The serial interface at the remote site was clean and there were no errors on any interfaces. The problem appeared to be with the carrier. I did the standard routine, place a trouble ticket and request intrusive testing to see if they could detect any problems. The results: no problems detected. Yet we still were experiencing severe latency to this site, what's going on? I decided that we needed to collect some hard numbers to see what was happening, a simple ping output was not going to cut it to troubleshoot this problem. (I should mention that we have 20 other sites on the same MPLS network for over 3 years and none of these sites ever reported a problem this severe.)
Two great opensource tools helped track and visualize the problems:
- Cacti (a PHP web front-end for RRDTool)
- Smokeping (a deluxe latency measurement tool, written by the authori of RRDTool).
Smokeping was a tool that I had used years ago and had not setup recently. The installation is simple and detailed on the Smokeping web site. A configuration was quickly thrown together to collect and plot the latency for all of our MPLS connected sites. A few mutli-host graphs were built to compare the troubled site with other sites that were both 'newer' and with sites that were geographically farthest from the HQ. Now we wait for the problem... Waiting for this problem did not take long. Once the problem began to occur I took a look at the cacti graphs for our serial interface usage on the remote router (it was pegged at 1.5Mbit inbound) and cross referenced that with our Smokeping latency graphs. Bingo! When utilization spiked so did the latency. Well this is no big surprise! The problem with this conclusion is that all of our other 20 locations will also experience periods of circuit saturation but do not experience high latency during these times.
To test the theory of highcircuit utilization == high latency I needed to perform some additional tests. Another opensource tool to the rescue... Netperf. Netperf is a nice little application which will let you send various traffic patterns from a Netperf client to a Netperf server and provide very useful statistics. I was only interested in providing a consistent pattern of traffic from our HQ site to any one of our MPLS connected remote sites to see if they also experienced high latency during high circuit utilization. I ran tests against numerous sites at different times of the day and was very effective in maxing out the remote circuit from the inbound direction from our HQ. However, all the others sites only experience minor bumps in latency during these high circuit utilization periods. For example a site with an average ICMP echo reponse time of 40ms would jump to 60 or 80ms, max. The problem site would jump from 30 - 40ms to 1000 - 1500ms!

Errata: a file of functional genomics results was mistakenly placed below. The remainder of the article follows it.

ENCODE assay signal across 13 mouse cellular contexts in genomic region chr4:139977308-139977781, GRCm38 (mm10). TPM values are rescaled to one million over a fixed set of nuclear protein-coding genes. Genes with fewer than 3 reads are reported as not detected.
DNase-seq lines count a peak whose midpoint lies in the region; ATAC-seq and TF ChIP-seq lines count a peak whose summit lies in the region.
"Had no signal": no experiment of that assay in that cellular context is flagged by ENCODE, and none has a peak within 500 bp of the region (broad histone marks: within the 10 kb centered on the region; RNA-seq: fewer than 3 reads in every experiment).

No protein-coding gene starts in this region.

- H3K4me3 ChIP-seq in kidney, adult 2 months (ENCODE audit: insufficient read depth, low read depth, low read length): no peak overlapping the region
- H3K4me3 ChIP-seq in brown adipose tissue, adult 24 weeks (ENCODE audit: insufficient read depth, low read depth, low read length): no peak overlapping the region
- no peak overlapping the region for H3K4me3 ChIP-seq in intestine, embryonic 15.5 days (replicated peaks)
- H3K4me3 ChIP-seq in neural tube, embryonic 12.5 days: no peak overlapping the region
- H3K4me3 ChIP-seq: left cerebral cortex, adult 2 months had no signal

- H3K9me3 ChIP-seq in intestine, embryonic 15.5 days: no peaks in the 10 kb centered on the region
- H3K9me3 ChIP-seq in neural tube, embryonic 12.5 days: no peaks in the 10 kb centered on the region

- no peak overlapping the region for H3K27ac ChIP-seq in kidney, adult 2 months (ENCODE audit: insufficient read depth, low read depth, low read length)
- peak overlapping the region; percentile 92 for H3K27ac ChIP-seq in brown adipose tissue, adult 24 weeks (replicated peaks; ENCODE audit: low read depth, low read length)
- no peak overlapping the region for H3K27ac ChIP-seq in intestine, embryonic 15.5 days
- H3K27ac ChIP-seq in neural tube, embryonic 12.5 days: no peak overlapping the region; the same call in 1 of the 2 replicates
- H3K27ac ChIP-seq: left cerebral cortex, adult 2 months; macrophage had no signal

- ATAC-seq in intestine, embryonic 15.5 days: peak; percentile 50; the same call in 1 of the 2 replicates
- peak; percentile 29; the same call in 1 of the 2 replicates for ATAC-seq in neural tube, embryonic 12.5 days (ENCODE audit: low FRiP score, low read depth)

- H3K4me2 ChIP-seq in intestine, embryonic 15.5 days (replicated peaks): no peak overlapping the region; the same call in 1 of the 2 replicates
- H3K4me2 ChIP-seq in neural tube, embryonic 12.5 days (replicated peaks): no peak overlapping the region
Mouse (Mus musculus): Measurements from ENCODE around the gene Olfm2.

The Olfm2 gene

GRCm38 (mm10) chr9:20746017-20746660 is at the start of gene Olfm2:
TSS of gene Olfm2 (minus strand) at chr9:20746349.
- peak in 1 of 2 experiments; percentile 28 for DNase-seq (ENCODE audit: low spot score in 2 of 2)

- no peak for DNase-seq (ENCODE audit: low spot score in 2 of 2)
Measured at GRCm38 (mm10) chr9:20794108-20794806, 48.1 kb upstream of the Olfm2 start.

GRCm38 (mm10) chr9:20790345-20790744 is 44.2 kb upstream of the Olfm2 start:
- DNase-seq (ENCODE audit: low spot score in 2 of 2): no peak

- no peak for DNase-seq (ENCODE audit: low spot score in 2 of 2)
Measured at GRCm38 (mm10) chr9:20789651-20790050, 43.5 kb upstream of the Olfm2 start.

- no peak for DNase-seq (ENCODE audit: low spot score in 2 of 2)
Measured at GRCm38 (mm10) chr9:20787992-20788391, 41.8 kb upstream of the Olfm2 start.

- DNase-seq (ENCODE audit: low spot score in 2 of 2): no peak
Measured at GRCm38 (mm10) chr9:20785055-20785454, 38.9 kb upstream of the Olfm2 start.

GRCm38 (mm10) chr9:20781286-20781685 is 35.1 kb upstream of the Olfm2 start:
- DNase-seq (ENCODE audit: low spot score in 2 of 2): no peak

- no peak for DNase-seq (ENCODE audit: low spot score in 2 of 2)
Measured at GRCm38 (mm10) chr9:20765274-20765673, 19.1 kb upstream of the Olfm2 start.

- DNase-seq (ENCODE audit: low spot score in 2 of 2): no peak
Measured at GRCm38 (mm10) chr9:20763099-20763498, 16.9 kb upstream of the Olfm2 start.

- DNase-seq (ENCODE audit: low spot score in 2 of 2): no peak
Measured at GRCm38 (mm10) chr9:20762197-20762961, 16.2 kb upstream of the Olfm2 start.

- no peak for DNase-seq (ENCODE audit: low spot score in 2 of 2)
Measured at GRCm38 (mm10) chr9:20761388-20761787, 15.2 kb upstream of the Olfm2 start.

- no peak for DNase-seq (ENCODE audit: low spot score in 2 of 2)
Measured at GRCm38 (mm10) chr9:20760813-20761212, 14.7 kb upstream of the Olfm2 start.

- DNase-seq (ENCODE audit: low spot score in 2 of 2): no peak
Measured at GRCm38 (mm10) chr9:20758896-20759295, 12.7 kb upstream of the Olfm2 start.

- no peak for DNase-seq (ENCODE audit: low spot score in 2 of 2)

At this point I was convinced that we either had a configuration or hardware problem on the remote sites router or we had a severe problem with the carriers internal MPLS network. The network engineer who deployed the network at the remote site poured over the configuration and a case was opened with Cisco TAC (we use all Cisco gear). No configuration or hardware problems were discovered. Now I had the unfortunate privilege of trying to convince the very large carrier that the problem might exist in their network.
To cut this very long and painful story short, it took almost a week and a half of 'working' with the carrier to get them to recognize that we had a severe discrepancy with how this sites circuit behaved when under high load (show interface showed a load of 253/255) versus all of our other sites. Once they recognized the problem and escalated the ticket many times over and backend engineer got on the phone during a conference call and cleared the issue up in a matter of minutes... What was the problem you ask? A problem with the routing in the cloud? a faulty card in the acces router? Nope. The proble wmas that the hardware in the carriers access router was recently upgraded from a T3 to an OC48. That is a significant increase in hardware and bandwidth capacity. So why would we see poor performance on better hardware...?
The problem is that the bottleneck for the network had just been moved over to us from the carrier. The carrier is now able to get out packets from HQ (connected via a T3) to the remote sites access router faster than ever before. The problem is that we are basically taking the volume of Niagara Falls and trying to pipe it into a straw for general consumption. In researching this a little more it was also discovered that our other locations were still riding off of older access router hardware and that was why we could not reproduce the problem.